Circular competition among three strains of E. coli helps maintain a stable community.

Introduction

In nature, competition usually means dominant species exclude others. If species are to keep from wiping each other out, they need to have something that helps to equalize them. One option is to specialize in a particular resource, such as a type of food, that their competition doesn’t eat. Another way is to have a relationship where each organism can restrict the other in some way to ensure that no one organism takes over. This is known as a rock-paper-scissors relationship.

The Strategy

In the children’s game of rock-paper-scissors, rock smashes scissors, scissors cut paper, and paper covers rock. There can always be different winners and losers, but no one person can win outright every time. Scientists have found species in nature that also compete this way, including some lizards and plants. One example involves three strains of the bacteria E. coli that scientists have nicknamed C, S, and R (see illustration).

Illustrating Rock-Paper-Scissors among E. coli
Image: Elmore H. 2005. Real‑life rock‑paper‑scissors. EvoBites / CC BY ‑ Creative Commons Attribution alone

Toxic (colicin), Sensitive, and Resistant E. coli strains are kept alive in the same environment over time. Each strain is flanked by inferior and a superior competitor, so it can gain new ground to make up for the ground it loses. Because all of the interactions between strains are local, no one strain can get the advantage– like the three‑way rock‑paper‑scissors game.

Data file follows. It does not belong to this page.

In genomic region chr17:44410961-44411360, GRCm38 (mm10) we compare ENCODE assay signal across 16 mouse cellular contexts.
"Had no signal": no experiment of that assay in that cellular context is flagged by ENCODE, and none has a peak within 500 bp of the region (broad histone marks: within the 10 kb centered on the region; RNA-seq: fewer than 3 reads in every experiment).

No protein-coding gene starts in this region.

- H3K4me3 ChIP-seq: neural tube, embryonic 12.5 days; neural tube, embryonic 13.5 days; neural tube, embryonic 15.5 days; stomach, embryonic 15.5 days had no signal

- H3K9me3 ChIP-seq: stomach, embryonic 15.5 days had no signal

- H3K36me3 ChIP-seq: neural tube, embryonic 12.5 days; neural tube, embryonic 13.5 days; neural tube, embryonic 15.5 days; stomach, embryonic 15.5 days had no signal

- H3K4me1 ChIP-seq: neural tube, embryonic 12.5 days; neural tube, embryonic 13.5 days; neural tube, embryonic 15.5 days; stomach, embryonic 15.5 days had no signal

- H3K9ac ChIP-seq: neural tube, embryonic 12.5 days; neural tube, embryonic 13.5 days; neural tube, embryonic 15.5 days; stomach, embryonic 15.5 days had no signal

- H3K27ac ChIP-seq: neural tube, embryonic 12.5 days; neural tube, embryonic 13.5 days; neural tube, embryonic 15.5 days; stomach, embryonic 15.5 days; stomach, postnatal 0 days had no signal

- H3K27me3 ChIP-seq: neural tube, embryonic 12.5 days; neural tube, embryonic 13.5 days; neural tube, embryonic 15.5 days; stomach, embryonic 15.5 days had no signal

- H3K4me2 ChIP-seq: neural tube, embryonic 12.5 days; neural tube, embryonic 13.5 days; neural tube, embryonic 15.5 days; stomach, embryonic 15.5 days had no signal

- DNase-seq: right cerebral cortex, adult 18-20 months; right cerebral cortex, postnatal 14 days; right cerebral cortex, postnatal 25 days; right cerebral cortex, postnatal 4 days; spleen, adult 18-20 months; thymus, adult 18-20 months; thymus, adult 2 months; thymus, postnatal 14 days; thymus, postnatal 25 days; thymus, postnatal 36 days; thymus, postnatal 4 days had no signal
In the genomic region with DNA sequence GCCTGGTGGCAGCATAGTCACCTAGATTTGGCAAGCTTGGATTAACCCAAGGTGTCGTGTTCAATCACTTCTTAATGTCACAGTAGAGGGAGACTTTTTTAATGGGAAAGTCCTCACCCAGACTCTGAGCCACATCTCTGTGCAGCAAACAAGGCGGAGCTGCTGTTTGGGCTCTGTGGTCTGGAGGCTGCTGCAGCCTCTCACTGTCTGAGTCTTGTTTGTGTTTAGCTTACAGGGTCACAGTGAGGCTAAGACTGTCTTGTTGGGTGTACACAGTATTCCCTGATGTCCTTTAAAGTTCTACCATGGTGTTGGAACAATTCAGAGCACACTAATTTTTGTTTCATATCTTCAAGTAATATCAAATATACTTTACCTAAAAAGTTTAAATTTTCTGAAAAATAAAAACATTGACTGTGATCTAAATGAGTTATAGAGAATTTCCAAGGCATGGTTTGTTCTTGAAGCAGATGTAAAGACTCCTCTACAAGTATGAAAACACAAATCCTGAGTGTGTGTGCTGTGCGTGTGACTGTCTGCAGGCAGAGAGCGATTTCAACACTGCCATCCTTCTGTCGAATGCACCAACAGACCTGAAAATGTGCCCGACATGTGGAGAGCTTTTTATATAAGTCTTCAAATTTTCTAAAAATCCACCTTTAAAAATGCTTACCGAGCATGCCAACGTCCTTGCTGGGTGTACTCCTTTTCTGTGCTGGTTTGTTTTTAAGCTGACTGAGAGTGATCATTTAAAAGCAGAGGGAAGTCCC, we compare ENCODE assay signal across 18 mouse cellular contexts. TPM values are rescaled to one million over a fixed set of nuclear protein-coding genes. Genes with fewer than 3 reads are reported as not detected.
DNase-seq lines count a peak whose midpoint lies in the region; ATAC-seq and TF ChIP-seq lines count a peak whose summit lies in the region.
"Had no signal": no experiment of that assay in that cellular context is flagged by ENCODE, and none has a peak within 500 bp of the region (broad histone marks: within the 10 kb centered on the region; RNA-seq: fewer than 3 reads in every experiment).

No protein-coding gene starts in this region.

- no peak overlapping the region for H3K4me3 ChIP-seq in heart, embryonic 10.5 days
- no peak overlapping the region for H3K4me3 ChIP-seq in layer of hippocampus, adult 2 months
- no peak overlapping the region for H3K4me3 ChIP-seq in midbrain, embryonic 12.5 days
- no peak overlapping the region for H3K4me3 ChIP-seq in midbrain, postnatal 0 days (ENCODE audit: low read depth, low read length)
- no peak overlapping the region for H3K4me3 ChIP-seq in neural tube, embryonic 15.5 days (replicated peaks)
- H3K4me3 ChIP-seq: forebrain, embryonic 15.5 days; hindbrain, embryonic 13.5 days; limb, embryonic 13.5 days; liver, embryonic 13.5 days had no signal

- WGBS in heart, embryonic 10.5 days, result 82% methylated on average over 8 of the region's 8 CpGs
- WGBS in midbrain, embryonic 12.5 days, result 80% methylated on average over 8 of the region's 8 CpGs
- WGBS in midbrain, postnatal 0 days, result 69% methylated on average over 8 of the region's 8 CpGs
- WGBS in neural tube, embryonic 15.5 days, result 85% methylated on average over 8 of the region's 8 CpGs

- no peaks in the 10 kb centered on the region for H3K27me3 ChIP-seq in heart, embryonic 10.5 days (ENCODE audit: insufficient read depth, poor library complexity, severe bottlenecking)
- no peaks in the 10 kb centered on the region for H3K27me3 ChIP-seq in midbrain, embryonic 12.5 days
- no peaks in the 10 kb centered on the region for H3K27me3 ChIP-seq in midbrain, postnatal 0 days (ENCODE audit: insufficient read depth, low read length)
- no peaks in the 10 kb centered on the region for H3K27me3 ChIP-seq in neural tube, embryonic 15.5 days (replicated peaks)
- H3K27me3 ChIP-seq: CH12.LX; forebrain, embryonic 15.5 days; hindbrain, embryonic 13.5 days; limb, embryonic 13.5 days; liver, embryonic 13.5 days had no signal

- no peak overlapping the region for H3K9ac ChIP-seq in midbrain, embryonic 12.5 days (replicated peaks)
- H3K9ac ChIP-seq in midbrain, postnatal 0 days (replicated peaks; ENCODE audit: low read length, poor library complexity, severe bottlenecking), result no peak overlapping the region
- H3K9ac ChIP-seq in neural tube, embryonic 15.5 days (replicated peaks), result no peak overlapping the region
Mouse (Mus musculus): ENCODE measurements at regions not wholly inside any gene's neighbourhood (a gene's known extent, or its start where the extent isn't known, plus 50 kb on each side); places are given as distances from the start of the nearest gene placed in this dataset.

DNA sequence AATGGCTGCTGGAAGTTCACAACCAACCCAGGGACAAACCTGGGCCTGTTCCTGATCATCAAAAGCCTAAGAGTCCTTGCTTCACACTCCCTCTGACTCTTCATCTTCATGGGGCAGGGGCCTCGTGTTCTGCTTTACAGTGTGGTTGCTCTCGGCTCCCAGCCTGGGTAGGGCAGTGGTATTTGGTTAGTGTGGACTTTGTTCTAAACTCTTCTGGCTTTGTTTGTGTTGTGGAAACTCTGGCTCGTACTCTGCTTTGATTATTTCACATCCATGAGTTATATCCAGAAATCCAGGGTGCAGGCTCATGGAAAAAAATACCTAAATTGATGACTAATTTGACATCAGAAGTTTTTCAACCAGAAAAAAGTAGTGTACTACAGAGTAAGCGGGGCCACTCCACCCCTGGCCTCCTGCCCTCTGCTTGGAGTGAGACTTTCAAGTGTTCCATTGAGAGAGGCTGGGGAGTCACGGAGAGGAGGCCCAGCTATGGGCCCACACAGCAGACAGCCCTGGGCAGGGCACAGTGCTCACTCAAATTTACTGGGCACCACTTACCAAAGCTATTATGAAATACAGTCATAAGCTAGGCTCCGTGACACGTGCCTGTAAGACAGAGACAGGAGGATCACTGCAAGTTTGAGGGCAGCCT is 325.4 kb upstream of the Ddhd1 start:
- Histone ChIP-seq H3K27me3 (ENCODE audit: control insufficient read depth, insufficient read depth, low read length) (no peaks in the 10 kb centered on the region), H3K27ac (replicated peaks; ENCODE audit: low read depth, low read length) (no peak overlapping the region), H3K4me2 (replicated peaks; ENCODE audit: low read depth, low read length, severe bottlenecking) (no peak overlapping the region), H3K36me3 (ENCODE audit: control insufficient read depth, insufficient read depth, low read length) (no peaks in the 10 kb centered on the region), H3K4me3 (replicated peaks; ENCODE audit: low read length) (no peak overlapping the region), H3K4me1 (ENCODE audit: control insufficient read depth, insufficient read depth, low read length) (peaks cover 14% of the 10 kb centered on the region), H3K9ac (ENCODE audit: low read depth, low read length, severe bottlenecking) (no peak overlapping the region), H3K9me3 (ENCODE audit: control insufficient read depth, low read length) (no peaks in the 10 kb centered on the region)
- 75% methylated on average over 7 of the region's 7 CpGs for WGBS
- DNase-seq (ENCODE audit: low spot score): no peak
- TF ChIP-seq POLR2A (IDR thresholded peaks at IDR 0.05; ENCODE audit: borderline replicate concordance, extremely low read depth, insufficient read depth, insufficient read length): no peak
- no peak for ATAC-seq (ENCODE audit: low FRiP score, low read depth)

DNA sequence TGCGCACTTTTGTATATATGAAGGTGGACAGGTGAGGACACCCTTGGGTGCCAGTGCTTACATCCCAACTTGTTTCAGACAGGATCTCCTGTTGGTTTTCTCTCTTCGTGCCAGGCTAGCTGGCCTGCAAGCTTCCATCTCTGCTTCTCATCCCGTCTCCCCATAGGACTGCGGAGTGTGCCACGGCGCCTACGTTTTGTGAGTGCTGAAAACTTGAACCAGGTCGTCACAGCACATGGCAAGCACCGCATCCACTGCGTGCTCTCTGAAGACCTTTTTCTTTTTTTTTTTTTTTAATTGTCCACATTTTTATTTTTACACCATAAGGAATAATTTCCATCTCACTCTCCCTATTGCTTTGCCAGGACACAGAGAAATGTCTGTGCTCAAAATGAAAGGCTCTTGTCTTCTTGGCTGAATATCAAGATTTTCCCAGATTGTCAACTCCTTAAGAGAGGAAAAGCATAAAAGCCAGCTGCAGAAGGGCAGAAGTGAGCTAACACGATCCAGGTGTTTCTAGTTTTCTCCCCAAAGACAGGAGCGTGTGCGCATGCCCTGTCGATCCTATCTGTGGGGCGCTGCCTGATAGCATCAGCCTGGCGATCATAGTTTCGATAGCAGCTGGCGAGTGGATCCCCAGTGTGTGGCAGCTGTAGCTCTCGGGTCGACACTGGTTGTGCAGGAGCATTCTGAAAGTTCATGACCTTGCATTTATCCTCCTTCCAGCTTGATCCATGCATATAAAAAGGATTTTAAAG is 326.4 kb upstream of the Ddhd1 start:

Image: US Agriculture Research Service / Public Domain ‑ No restrictions

Three strains of the bacteria E. coli that scientists have nicknamed C, S, and R compete in what's called a rock‑paper‑scissors relationship.

Image: NIH / CC BY ‑ Creative Commons Attribution alone

These strains can exist together as long as they live in patches where there is space to grow uninhibited by the others.

Each has its own strengths but also its own weaknesses. C (rock) produces a toxin (called colicin, hence the nickname C) that can kill S (scissors). However, producing that toxin slows the growth of C. R (paper) is resistant to the toxin and grows faster than C, taking over its area. S (scissors) can outgrow R but is sensitive to the toxin.

These strains can exist together as long as they live in patches where there is space to grow uninhibited by the others. If R grows into C’s patch, some of C might die out but C in turn can expand into S’s patch, while S can grow into R’s patch, etc.

The Potential

There are many ways in nature to cooperate rather than compete. Learning from the rock-paper-scissors strategy, we might want to try maintaining stable relationships with others who we usually think of as competitors. By using a ‘give-and-take’ strategy and not over-using resources, everyone in the relationship  can prosper.

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Last Updated July 1, 2020